A day in the life of a SAR aircraft commander

The beautiful Great Lakes are perfect for boating during warm summer days. If you visit them often enough, chances are you may have spotted a CH-146 Griffon helicopter flying above them at some point. Have you ever looked up and wondered what they are there for?

The Griffon crew from 424 Search and Rescue Squadron pose for a photo at Canadian Forces Base Trenton on Jan. 19, 2017. From left: MCpl Jeff Beaudry, SAR technician; MCpl Terry Shanks, flight engineer; Sergeant Cory Cisyk, SAR technician; Capt Stephanie Pouliot, pilot; and Capt Nicholas Bossé, pilot. RCAF Photo
The Griffon crew from 424 Search and Rescue Squadron pose for a photo at Canadian Forces Base Trenton on Jan. 19, 2017. From left: MCpl Jeff Beaudry, SAR technician; MCpl Terry Shanks, flight engineer; Sergeant Cory Cisyk, SAR technician; Capt Stephanie Pouliot, pilot; and Capt Nicholas Bossé, pilot. RCAF Photo
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Capt Nicolas Bossé is a search-and-rescue (SAR) Griffon helicopter pilot dedicated to saving lives. Thanks to him and many other SAR personnel, Canadian Armed Forces SAR units respond to about 400 calls every year in Central Canada.

One of these calls came on June 19, 2016, when a male jet skier was reported overdue in Inner Bay in Norfolk County, Ontario, on Lake Erie. Bossé was the aircraft commander tasked to lead his team from 424 Transport and Rescue Squadron, 8 Wing Trenton, to locate the jet skier. His team included two pilots, two SAR technicians, and a flight engineer. The mission was led by the Canadian Coast Guard and supported by the Norfolk Fire Department and the Canadian Armed Forces.

Bossé and his team made the necessary plans before flying out, including gathering information about the jet skier.

“Usually when we get a call similar to this, we want to know the sex and age of the person,” explains Bossé. “We ask for any medical conditions that the person may have — for example, cardiac conditions or diabetes — so before going out we know a little about the person we are looking for and can anticipate the type of treatment the SAR techs may have to administer. We also ask for the person’s last known location, the possible route he might have taken and whether he was familiar with the area.”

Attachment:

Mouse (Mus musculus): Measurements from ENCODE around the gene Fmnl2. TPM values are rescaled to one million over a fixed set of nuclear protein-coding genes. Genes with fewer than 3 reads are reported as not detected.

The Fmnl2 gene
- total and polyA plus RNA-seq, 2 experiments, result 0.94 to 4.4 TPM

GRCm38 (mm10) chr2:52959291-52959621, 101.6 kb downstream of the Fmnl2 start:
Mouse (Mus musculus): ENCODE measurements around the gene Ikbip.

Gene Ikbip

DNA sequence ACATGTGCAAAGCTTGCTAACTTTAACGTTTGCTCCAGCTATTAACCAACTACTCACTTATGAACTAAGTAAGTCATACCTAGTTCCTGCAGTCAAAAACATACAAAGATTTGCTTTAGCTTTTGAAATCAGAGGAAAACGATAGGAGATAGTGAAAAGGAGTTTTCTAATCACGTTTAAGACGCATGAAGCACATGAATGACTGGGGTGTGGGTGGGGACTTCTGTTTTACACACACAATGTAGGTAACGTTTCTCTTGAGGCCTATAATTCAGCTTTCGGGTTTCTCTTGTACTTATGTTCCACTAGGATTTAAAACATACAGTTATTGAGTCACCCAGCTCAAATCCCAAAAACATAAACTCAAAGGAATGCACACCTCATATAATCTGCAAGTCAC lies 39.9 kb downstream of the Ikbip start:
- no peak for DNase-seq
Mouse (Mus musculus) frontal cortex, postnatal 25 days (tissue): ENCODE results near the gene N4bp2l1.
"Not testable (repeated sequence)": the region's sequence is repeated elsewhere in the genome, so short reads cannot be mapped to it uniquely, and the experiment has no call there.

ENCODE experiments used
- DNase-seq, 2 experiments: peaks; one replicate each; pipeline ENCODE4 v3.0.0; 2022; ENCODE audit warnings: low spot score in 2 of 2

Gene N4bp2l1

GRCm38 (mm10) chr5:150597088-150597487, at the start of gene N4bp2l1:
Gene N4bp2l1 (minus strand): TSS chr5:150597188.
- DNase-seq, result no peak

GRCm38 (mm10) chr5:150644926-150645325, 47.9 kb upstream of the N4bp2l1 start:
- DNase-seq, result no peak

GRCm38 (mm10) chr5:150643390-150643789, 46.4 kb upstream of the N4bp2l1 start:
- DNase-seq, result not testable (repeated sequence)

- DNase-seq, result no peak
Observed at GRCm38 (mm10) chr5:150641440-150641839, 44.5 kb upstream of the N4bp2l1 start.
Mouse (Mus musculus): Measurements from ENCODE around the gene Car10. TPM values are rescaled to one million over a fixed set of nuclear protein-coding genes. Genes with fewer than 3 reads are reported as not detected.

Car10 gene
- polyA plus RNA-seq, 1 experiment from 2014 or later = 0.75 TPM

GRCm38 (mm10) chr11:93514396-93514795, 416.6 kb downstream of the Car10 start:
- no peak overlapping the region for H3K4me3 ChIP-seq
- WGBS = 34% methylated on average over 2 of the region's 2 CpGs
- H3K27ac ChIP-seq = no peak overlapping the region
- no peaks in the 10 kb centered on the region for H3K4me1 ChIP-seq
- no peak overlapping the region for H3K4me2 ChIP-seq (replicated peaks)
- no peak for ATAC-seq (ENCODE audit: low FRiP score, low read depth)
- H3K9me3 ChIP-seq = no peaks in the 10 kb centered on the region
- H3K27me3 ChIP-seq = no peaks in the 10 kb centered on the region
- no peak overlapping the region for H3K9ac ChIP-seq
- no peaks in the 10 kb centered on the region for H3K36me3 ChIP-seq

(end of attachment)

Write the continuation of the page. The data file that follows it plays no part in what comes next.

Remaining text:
Since it was a windy and dark night, and the search was going to take place over the water, Bossé requested the support of the CC-130 Hercules. During night SAR missions, the Hercules flies higher than the Griffon and, at the request of the Griffon aircraft commander, it can use flares to illuminate the sky. This increases the chance of finding the missing person.

The Hercules team can also search for signs of distress. If a sign of distress is found, the Hercules team notifies the Griffon team, which flies closer to the water and investigates further.

The winds were so harsh that Bossé and his team had to stop for fuel along the way, despite leaving Trenton with a full tank. In the meantime, the Hercules crew made it to the location and started searching for the missing person.

About 10 to 15 minutes after arriving and beginning the search, the Canadian Coast Guard team on the water notified Bossé and his team that the local fire department on land had heard some shouting.

“We asked for their position and we made our way towards that location,” he said. “We started searching an area covered with five- to six-foot tall grass with several narrow paths in the grass. After looking around for some time, we spotted somebody on the water. We investigated a bit more and we found the overdue person standing on his jet ski frantically waving.”

Earlier that day, the jet skier took one of the paths in the tall grass as a short cut to get back home. After getting lost in the tall grass and trying to find a new way home, his jet ski ran out of fuel.

When the Griffon team located the man, Bossé took over as the pilot and flew the aircraft while a SAR technician was lowered into the water. Bossé and his team then hoisted the jet skier onboard the Griffon.

While the man was in good shape, it was approximately 1 a.m. when he was rescued and he was visibly tired, according to Bossé. The SAR team flew the man to the nearest hospital and concluded their successful mission.

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Not every mission comes without its challenges, though. “For us, the most challenging thing while flying the Griffon helicopter is having to do a hoist sequence over the water with few hover references,” said Bossé. “That’s why when we do this type of mission over water we always ask for Hercules support so they can provide illumination, which helps us a lot in maintaining a steadier hover.”

This particular mission lasted approximately five hours from the moment the SAR team was tasked to the moment the jet skier was brought to the hospital.

Bossé says that getting enough rest is crucial to helping him perform well at his job, because it’s impossible to know how long a mission will last. “As soon as we get a call, we’re supposed to be able to provide a 15-crew day,” he explains. “That means we could be tasked to work a 15-hour tasking.”

Even though the job comes with its challenges and long hours, Bossé says the feeling of saving a life is worth it.

“When we brought this person on board the chopper, I turned around and saw him smiling and I could see a sign of relief on his face: ‘I’m on board now, I’m safe’. It was really, really rewarding,” he says. “For this mission and any mission where we save lives, it is extremely rewarding because we make a difference.”

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